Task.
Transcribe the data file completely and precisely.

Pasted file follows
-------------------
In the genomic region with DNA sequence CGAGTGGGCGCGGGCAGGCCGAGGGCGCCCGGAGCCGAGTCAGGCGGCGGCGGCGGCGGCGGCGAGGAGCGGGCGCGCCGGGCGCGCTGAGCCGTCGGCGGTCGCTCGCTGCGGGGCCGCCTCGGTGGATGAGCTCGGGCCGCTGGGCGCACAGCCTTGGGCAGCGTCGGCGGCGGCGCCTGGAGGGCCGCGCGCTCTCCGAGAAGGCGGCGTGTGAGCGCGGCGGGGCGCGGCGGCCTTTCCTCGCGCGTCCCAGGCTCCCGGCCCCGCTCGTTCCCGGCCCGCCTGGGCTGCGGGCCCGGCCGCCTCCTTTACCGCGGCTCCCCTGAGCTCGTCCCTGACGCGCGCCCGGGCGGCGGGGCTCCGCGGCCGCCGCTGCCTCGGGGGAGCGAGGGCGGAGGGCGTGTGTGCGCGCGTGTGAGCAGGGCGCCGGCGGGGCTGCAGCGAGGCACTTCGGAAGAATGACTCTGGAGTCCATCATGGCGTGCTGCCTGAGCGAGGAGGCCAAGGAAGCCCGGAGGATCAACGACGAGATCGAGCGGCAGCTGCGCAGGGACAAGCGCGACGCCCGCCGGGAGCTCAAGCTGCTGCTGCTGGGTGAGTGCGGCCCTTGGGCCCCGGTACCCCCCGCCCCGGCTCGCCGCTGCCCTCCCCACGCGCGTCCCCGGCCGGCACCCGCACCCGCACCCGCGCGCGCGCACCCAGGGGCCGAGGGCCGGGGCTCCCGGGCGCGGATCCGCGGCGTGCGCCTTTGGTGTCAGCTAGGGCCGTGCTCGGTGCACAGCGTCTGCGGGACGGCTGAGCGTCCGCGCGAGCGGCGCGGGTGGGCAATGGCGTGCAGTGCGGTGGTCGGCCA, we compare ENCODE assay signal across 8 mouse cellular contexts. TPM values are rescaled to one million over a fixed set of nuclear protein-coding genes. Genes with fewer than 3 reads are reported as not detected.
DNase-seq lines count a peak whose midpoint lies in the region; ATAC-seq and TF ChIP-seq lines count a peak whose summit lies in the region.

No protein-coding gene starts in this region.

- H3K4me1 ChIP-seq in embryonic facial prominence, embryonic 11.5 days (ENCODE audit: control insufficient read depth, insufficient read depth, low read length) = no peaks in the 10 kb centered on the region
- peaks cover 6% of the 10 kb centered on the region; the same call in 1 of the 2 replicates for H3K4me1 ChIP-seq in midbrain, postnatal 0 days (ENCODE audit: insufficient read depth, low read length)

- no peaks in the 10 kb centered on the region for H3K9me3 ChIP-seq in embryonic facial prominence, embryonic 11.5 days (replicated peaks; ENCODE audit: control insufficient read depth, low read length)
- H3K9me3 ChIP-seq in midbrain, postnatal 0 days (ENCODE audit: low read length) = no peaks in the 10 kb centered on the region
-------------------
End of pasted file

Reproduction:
In the genomic region with DNA sequence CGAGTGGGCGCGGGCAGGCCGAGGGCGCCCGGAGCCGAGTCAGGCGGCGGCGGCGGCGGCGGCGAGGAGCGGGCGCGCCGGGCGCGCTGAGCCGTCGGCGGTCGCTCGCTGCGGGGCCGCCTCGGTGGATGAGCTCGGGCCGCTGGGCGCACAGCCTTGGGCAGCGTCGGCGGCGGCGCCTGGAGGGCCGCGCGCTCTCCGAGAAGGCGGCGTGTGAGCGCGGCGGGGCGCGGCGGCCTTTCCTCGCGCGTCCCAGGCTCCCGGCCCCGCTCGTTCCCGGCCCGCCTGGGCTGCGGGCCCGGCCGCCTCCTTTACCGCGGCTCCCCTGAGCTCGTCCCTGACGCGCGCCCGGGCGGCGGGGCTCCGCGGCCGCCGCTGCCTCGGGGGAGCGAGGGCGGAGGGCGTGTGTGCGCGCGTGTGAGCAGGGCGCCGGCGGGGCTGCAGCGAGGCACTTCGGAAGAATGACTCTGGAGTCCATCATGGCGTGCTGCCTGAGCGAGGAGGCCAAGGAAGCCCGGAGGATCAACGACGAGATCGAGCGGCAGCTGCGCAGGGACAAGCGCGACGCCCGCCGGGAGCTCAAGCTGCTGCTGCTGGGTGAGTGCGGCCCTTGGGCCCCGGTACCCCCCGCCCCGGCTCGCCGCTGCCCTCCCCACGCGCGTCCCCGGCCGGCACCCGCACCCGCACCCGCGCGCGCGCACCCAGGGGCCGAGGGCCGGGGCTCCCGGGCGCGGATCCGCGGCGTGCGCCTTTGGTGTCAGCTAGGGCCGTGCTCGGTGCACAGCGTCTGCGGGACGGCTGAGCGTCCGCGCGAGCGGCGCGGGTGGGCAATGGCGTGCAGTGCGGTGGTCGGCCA, we compare ENCODE assay signal across 8 mouse cellular contexts. TPM values are rescaled to one million over a fixed set of nuclear protein-coding genes. Genes with fewer than 3 reads are reported as not detected.
DNase-seq lines count a peak whose midpoint lies in the region; ATAC-seq and TF ChIP-seq lines count a peak whose summit lies in the region.

No protein-coding gene starts in this region.

- H3K4me1 ChIP-seq in embryonic facial prominence, embryonic 11.5 days (ENCODE audit: control insufficient read depth, insufficient read depth, low read length) = no peaks in the 10 kb centered on the region
- peaks cover 6% of the 10 kb centered on the region; the same call in 1 of the 2 replicates for H3K4me1 ChIP-seq in midbrain, postnatal 0 days (ENCODE audit: insufficient read depth, low read length)

- no peaks in the 10 kb centered on the region for H3K9me3 ChIP-seq in embryonic facial prominence, embryonic 11.5 days (replicated peaks; ENCODE audit: control insufficient read depth, low read length)
- H3K9me3 ChIP-seq in midbrain, postnatal 0 days (ENCODE audit: low read length) = no peaks in the 10 kb centered on the region